Farmers interested in using dicamba as part of their crop strategy in the 2018 growing season need to be aware only certified applicators, or those under their direct supervision, will be allowed to apply the product.
The label change reflects an agreement between the Environmental Protection Agency, Monsanto, BASF and DuPont on measures to further minimize the potential for drift to damage neighboring crops from the use of dicamba formulations to control weeds in genetically modified cotton and soybeans.
EPA worked cooperatively with states, land-grant universities, and the pesticide manufacturers to examine the underlying causes of recent crop damage in the farm belt and Southeast.
Manufacturers have voluntarily agreed to label changes that impose additional requirements for "over the top" use of these products next year including:
- Classifying products as "restricted use," permitting only certified applicators with special training, and those under their supervision, to apply them;
- Dicamba-specific training for all certified applicators to reinforce proper use;
- Requiring farmers to maintain specific records regarding the use of these products to improve compliance with label restrictions;
- Limiting applications to when maximum wind speeds are below 10 mph (from 15 mph) to reduce potential spray drift;
- Reducing the times during the day when applications can occur;
- Including tank clean-out language to prevent cross-contamination; and
- Enhancing susceptible crop language and record keeping with sensitive crop registries to increase awareness of risk to especially sensitive crops nearby.
For more information go to: https://www.epa.gov/ingredients-used-pesticide-products/registration-dicamba-use-genetically-engineered-crops.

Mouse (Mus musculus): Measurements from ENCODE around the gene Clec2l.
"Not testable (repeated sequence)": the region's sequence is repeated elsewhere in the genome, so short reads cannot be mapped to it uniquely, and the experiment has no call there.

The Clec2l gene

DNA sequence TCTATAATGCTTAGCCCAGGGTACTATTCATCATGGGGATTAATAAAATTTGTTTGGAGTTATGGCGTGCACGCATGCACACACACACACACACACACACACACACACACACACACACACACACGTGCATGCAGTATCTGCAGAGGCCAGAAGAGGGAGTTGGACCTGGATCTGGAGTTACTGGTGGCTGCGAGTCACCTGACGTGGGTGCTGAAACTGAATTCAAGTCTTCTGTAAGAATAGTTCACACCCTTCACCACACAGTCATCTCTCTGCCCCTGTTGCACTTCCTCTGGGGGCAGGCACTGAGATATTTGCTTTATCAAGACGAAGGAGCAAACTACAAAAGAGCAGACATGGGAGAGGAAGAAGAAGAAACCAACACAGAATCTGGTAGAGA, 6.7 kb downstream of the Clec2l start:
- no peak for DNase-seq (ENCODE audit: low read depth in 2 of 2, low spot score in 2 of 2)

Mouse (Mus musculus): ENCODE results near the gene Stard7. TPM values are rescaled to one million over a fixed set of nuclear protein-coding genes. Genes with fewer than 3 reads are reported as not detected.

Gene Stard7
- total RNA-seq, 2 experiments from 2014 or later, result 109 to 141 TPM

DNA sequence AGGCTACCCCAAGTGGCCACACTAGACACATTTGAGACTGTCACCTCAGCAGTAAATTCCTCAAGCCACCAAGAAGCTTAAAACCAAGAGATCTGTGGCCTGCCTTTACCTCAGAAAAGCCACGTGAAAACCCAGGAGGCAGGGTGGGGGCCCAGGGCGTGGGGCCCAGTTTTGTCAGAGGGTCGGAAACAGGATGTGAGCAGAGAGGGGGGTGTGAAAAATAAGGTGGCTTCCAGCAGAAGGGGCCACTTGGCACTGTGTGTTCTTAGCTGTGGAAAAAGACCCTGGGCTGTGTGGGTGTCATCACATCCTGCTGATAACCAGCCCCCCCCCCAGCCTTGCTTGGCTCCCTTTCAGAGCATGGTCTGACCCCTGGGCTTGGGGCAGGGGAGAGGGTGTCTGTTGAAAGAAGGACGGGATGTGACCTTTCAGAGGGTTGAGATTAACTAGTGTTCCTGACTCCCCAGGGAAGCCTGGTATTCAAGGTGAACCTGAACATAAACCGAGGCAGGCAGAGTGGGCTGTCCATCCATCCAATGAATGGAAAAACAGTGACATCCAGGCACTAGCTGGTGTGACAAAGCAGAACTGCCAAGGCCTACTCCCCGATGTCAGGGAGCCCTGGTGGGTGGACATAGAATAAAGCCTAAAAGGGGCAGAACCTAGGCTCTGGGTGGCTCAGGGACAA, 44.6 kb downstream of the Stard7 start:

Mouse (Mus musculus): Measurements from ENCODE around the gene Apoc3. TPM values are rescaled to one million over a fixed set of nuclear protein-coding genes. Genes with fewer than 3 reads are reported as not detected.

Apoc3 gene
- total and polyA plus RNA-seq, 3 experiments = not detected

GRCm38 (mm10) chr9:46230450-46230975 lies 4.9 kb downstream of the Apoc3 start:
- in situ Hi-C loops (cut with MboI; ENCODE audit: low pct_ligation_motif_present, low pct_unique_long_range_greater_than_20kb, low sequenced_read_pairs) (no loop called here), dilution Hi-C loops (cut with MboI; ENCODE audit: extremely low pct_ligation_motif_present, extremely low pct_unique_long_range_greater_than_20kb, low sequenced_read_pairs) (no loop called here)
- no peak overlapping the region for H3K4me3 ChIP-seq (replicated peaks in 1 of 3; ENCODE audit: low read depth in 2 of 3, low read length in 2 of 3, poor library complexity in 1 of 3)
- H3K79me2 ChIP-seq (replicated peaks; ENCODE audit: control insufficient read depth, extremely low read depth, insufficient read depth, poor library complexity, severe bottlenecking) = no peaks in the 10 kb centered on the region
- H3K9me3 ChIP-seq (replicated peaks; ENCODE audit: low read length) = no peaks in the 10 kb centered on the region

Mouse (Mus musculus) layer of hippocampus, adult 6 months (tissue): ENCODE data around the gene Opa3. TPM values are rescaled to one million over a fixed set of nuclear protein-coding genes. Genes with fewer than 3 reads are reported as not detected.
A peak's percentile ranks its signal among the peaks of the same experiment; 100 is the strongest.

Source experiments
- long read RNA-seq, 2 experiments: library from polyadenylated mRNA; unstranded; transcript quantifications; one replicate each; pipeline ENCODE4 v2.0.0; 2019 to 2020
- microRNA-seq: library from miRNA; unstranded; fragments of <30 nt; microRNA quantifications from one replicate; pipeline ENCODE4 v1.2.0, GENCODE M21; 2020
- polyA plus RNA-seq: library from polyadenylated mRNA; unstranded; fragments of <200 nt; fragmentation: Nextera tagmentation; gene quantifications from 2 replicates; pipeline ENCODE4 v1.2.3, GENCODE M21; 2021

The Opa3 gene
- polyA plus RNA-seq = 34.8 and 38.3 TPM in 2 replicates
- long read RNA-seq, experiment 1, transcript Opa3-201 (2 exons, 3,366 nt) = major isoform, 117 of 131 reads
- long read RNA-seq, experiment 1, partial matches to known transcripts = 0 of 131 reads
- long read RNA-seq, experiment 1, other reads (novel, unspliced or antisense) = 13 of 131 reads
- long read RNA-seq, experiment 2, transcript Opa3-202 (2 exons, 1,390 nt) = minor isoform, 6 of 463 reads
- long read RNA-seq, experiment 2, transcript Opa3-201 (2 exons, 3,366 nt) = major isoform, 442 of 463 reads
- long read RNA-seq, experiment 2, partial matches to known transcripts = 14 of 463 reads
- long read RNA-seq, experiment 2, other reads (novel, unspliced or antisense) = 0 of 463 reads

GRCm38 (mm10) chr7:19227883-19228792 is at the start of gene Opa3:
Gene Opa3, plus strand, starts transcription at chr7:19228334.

NCGA is taking a series of actions to do our part to help contain the spread of the coronavirus (COVID-19) and the economic fallout it is creating for corn farmers and our customers. Short term, this means instituting policies to protect the health and safety of our stakeholders and the broader communities we serve. Long term, we’re focused on creating solutions to help corn farmers and our customers recover from the financial impacts of this crisis.
CommonGround is a group of farmers connecting with consumers through conversations about science and research and personal stories about food and misinformation surrounding farming. Supported by the NCGA and state corn organizations.
The Soil Health Partnership (SHP) is a farmer-led initiative that fosters transformation in agriculture through improved soil health. Administered by NCGA the partnership has more than 220 working farms enrolled in 16 states. SHP’s mission is to utilize science and data to partner with farmers who are adopting conservation agricultural practices that improve the economic and environmental sustainability of the farm.